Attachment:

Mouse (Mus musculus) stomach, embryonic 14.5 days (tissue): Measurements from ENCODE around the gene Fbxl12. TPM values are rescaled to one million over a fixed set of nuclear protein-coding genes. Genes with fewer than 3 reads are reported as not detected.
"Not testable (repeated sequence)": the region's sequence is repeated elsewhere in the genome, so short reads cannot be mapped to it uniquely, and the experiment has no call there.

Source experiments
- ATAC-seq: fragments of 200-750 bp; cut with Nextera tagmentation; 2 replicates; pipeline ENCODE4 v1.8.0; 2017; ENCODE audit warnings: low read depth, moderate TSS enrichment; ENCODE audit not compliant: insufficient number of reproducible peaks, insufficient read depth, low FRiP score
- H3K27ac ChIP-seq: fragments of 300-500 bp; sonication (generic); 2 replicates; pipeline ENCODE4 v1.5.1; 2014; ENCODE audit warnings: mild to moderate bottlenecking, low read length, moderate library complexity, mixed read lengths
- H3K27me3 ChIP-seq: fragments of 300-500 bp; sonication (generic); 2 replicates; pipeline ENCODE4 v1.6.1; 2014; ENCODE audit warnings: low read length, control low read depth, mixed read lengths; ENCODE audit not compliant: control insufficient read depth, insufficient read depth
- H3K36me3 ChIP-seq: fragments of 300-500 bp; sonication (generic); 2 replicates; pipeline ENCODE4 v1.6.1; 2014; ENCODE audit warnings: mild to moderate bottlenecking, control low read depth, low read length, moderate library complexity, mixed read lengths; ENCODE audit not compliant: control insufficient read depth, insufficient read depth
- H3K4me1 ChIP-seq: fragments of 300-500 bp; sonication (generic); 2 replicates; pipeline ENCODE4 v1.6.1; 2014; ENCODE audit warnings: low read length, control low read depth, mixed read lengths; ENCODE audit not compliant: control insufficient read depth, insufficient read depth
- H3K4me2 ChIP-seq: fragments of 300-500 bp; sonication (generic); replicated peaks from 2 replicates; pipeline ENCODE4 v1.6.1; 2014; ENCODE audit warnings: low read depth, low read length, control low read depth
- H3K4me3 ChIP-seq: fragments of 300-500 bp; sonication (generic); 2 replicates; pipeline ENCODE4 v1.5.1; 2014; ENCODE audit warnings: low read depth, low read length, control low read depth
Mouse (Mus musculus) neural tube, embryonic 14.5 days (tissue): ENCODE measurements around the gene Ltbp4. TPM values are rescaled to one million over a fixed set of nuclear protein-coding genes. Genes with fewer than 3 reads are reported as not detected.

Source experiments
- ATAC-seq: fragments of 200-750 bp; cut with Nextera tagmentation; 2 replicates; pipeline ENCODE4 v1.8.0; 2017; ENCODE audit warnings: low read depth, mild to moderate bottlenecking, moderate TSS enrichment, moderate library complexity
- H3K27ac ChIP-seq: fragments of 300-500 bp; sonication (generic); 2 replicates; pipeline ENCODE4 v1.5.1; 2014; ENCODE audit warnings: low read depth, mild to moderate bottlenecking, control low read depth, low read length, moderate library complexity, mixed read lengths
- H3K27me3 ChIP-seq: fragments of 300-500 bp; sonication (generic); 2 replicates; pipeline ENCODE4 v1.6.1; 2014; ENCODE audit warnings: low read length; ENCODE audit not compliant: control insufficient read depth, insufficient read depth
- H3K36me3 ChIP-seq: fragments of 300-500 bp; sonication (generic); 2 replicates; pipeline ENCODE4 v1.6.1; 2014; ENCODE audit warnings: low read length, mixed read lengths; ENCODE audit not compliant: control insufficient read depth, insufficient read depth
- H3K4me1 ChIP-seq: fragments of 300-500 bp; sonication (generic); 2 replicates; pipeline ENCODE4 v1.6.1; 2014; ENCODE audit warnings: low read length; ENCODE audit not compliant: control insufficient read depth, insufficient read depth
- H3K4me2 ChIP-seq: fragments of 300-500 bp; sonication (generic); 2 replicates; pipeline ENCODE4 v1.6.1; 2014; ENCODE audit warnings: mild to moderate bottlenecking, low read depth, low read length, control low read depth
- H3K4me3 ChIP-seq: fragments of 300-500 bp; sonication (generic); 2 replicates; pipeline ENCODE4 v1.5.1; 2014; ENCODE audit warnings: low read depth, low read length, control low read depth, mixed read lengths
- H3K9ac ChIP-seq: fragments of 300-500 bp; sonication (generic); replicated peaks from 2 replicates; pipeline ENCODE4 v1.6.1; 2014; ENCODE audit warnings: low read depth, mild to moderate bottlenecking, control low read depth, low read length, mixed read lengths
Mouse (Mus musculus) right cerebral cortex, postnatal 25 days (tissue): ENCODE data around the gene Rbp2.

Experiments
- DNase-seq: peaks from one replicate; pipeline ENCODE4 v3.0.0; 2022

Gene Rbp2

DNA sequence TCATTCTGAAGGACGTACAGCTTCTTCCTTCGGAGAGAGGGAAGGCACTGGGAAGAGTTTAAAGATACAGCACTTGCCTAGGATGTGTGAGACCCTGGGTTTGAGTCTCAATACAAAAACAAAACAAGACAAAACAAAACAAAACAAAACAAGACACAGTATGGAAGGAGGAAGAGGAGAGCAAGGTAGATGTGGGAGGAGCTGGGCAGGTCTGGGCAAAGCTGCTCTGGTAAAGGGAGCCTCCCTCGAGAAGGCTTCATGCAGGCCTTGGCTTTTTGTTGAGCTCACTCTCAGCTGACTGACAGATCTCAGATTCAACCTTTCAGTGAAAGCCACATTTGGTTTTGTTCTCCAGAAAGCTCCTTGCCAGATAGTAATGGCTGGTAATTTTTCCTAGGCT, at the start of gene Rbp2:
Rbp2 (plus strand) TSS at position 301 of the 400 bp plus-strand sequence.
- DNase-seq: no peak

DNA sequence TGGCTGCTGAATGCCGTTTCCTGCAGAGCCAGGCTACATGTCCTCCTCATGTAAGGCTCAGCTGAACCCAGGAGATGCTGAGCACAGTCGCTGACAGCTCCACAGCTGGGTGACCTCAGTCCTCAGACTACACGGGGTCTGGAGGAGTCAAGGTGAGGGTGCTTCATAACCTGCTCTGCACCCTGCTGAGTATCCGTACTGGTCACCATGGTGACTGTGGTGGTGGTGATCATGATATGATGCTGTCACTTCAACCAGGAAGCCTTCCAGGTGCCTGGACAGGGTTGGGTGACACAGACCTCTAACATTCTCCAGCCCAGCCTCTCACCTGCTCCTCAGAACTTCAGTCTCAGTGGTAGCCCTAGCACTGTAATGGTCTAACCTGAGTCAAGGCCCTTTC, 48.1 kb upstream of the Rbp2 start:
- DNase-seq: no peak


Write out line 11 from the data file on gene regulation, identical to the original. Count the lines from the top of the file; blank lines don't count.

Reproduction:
Mouse (Mus musculus) neural tube, embryonic 14.5 days (tissue): ENCODE measurements around the gene Ltbp4. TPM values are rescaled to one million over a fixed set of nuclear protein-coding genes. Genes with fewer than 3 reads are reported as not detected.